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The Bill & Melinda Gates Foundation Announces New Global Health Grants

Tuberculosis and Malaria Are Among Diseases Targeted in New Round of Gifts

Bill & Melinda Gates Foundation
206-709-3400
Jacquelline Fuller
Bill & Melinda Gates Foundation
Phone: 206.709.3400
Email: media@gatesfoundation.org

HYDERABAD, India -- On World TB Day, the Bill & Melinda Gates Foundation announced a series of health-related grants designed to increase access to advances in medical science, particularly for women and children in the developing world.

The grants total more than $133 million, and benefit some of the most vulnerable segments of the world's population including children, refugees, expectant mothers and women, many of whom are shouldering an increased share of the global disease burden.

"Advances in medical science combined with improved nutrition and expanded access to life- saving vaccines have resulted in longer, healthier lives in the United States and across the globe," said Patty Stonesifer, Co-chair and President of the Bill & Melinda Gates Foundation. "At the same time, a troubling gap is widening between the health status of the world's rich and poor. Closing this gap and improving the health of women and children in the developing world are the overriding goals of the Foundation's Global Health Program."

"Tuberculosis has become an even deadlier disease because many strains have developed resistance to most or all of the available drug treatments," said Gordon W. Perkin, M.D., Director of the Foundation's Global Health Program. "The Global Alliance for Tuberculosis Drug Development offers hope that the global community will be successful in controlling this ever growing public health threat."

The gifts include:
  • Global Alliance for Tuberculosis Drug Development - $25 Million
    The newly-formed Global Alliance for TB Drug Development received a $25 million grant to support the development of new therapeutic agents and provide resources to demonstrate the drug's efficacy in clinical trials. The new Global Alliance will include foundations, pharmaceutical companies and international organizations that are working toward finding new effective treatments for tuberculosis.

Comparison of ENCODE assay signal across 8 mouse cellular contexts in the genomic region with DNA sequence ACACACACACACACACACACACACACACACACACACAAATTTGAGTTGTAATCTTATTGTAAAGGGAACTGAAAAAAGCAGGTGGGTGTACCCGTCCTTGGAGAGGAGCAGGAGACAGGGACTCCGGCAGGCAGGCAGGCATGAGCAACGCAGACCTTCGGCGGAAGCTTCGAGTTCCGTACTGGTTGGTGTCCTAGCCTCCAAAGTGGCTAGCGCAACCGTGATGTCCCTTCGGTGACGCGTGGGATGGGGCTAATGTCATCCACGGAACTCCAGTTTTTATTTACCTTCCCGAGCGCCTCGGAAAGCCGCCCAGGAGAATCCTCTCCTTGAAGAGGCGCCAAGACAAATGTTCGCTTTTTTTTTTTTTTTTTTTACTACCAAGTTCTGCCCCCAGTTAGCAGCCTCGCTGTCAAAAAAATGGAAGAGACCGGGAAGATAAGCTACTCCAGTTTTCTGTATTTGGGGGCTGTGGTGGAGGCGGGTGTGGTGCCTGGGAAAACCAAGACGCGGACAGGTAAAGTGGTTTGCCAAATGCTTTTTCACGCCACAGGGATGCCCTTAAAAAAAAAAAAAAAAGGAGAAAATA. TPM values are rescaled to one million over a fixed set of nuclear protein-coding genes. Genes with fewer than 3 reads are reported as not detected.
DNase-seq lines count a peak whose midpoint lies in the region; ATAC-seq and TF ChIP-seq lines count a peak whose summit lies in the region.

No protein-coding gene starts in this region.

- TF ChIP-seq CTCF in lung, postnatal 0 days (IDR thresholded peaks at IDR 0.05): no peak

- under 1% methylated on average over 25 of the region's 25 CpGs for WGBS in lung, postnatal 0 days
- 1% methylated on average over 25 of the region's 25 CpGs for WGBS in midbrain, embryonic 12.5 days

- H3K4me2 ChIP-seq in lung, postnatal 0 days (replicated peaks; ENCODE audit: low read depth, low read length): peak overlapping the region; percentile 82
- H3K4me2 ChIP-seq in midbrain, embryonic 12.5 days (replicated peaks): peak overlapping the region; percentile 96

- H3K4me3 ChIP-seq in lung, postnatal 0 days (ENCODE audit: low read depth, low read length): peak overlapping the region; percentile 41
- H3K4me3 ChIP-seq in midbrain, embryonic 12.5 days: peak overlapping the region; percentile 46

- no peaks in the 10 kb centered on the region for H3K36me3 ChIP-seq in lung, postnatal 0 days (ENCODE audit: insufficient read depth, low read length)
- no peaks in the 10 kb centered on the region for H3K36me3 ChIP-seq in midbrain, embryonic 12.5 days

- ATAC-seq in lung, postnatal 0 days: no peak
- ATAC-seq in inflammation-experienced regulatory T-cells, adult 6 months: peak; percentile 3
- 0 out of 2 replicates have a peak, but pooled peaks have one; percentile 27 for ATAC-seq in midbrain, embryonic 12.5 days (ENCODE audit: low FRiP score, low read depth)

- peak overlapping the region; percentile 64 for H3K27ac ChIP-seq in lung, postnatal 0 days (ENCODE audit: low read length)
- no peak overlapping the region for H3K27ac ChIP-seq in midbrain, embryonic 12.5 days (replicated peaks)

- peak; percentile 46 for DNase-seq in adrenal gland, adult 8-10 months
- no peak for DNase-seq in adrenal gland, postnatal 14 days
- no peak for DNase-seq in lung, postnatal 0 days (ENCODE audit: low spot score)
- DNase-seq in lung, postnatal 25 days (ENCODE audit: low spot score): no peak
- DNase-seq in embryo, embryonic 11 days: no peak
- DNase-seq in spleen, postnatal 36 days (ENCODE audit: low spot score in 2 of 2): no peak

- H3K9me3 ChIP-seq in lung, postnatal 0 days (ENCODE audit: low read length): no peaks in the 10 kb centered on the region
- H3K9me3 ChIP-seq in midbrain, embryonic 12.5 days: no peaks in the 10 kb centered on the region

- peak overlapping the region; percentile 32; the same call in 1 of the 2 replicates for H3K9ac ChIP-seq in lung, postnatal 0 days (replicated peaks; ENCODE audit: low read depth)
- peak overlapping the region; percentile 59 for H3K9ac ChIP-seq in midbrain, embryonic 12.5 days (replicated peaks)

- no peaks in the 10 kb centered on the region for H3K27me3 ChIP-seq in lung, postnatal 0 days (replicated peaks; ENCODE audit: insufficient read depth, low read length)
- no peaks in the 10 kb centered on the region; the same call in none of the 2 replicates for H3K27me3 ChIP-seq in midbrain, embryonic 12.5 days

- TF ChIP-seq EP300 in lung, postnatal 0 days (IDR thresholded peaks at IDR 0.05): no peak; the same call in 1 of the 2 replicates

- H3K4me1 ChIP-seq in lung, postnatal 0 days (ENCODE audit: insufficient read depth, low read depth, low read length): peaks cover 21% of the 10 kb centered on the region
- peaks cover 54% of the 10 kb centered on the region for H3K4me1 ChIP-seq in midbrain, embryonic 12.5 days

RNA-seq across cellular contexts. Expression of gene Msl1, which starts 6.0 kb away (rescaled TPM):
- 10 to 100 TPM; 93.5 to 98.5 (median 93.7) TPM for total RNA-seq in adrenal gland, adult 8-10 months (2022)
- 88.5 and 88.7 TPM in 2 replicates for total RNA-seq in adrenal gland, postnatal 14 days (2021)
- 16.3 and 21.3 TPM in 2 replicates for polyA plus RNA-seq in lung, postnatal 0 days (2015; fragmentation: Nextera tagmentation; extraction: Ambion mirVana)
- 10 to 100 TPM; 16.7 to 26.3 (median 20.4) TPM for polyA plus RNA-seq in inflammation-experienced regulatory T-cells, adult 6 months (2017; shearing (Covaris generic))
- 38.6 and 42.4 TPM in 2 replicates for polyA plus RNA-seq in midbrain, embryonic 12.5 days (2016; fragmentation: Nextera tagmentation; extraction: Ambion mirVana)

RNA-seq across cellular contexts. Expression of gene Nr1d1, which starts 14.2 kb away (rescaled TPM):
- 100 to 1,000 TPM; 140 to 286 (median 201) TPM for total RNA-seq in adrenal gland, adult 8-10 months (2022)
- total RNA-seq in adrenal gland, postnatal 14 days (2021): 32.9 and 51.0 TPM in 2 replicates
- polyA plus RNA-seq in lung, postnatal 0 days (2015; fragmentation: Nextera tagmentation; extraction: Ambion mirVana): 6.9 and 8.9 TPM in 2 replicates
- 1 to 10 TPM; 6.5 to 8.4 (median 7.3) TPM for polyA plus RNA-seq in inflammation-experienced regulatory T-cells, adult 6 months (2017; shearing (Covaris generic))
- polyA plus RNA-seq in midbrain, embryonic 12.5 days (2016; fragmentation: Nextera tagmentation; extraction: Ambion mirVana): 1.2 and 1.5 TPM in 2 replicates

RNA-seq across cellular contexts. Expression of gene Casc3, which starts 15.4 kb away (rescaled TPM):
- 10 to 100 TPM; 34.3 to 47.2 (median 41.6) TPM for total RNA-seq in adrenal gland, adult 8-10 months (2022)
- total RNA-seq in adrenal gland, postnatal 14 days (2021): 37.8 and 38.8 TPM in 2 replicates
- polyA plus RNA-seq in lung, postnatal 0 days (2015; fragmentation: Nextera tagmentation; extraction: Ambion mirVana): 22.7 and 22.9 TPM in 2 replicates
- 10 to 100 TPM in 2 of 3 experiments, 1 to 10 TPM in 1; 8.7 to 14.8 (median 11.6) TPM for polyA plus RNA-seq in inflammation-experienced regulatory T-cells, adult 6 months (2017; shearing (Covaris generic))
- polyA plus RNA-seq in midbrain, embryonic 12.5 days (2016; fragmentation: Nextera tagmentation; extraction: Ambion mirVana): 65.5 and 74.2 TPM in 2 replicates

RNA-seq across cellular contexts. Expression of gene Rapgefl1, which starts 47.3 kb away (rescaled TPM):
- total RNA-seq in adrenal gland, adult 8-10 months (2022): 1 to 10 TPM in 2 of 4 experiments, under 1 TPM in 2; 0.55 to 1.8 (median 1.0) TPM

• Save the Children - $50 Million
    Save the Children, one of the world's largest private, nonprofit children's development and relief organizations, received a $50 million, five-year grant to help save the lives of newborn children worldwide. The grant will support a global Saving Newborn Lives initiative to increase access to low-cost technologies to substantially reduce the estimated 5.4 million annual deaths of newborns. The Foundation award represents the largest private grant to Save the Children in its 68-year history.  For more information about Save the Children, visit their website.
  • The Infectious Disease Research Institute - $15 Million
    The Infectious Disease Research Institute received a $15 million grant to fund their ongoing effort to develop a vaccine to prevent leishmaniasis, a skin and visceral disease endemic in Southern Asia, particularly in India, Africa, South America and the Middle East. The Institute will work closely with Corixa, a biotechnology company. According to the World Health Organization (WHO), leishmaniasis causes approximately half a million deaths annually. An estimated 15 million new cases of the disease occur each year.
  • Medicines for Malaria Venture - $25 Million
    Medicines for Malaria Venture (MMV) received a grant of $25 million, which will support the organization's goal of establishing a public-private partnership to tackle this major global disease. MMV's purpose is to promote the discovery and development of anti-malarial drugs through the investment of public sector funds for drug development. MMV hopes to register one new anti-malarial drug every five years starting in 2010.  For more information about the Medicines for Malaria Venture, visit the website.
  • Albert B. Sabin Vaccine Institute - $18 Million
    The Sabin Vaccine Institute received a grant of $18 million to work in partnership with the Medical Helminthology Laboratory at Yale University on the development of a hookworm vaccine. The vaccine will be used alongside more traditional methods and medications to reduce hookworm infection, one of the main causes of anemia and malnutrition worldwide.  For more information about The Sabin Vaccine Institute, visit the website.
The Foundation's Global Health Program focuses on three areas: Vaccine-Preventable Diseases; Reproductive and Child Health; and Conditions Associated with Poverty.

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